‘The Adopted Son’ by Guy de Maupassant

The Adopted Son by Guy de Maupassant, 1882

The magic trick:

Dramatically shifting vantage points on the story at the end

Back to France this week.

Today’s story features a high-stakes plot akin to the Bible. People buying babies. Neighbors casting stones. It’s definitely old-school.

The ending provides a dramatic perspective shift worthy of the plot.

And that’s quite a trick on Maupassant’s part.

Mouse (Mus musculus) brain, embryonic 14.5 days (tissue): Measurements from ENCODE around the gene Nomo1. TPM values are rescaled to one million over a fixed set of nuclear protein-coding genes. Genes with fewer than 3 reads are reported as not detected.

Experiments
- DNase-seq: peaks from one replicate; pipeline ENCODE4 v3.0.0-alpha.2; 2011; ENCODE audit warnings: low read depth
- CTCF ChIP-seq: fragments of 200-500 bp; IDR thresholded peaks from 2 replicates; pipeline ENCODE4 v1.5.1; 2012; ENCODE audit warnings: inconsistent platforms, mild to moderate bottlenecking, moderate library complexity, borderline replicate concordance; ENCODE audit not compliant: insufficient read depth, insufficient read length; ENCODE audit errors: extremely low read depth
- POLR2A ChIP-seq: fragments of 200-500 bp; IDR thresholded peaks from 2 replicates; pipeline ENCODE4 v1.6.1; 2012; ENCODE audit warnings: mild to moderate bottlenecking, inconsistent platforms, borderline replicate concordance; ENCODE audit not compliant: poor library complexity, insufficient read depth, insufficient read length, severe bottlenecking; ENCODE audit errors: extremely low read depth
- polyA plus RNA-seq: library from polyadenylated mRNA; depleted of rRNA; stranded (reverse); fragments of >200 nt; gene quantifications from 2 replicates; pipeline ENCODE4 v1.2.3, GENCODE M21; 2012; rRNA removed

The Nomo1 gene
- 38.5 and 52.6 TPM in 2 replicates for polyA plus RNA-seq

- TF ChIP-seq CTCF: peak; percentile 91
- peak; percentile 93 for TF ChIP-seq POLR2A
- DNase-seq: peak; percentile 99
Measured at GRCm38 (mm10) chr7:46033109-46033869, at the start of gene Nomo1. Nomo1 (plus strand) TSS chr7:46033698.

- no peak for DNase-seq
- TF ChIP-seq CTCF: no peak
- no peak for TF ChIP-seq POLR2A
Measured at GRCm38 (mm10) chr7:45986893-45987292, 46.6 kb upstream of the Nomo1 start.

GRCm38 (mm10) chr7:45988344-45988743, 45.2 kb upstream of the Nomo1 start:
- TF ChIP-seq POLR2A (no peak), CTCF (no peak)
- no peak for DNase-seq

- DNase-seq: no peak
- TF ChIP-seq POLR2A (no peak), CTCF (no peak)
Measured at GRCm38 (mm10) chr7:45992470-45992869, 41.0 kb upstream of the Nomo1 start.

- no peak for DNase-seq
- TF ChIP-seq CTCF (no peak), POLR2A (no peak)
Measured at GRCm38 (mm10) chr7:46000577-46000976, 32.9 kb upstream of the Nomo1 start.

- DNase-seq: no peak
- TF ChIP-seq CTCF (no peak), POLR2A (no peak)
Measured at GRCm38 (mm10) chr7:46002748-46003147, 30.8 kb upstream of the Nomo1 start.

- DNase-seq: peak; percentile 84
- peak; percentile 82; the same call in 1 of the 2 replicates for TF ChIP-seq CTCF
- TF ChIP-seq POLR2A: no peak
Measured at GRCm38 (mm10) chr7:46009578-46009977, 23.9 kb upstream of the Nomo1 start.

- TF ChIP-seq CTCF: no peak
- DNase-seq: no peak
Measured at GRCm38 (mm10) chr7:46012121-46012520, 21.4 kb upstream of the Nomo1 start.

The selection:

“Oh, look at all those children, Henri! How pretty they are, tumbling about in the dust, like that!”

The man did not answer, accustomed to these outbursts of admiration, which were a pain and almost a reproach to him. The young woman continued:

“I must hug them! Oh, how I should like to have one of them–that one there–the little tiny one!”

Springing down from the carriage, she ran toward the children, took one of the two youngest–a Tuvache child–and lifting it up in her arms, she kissed him passionately on his dirty cheeks, on his tousled hair daubed with earth, and on his little hands, with which he fought vigorously, to get away from the caresses which displeased him.

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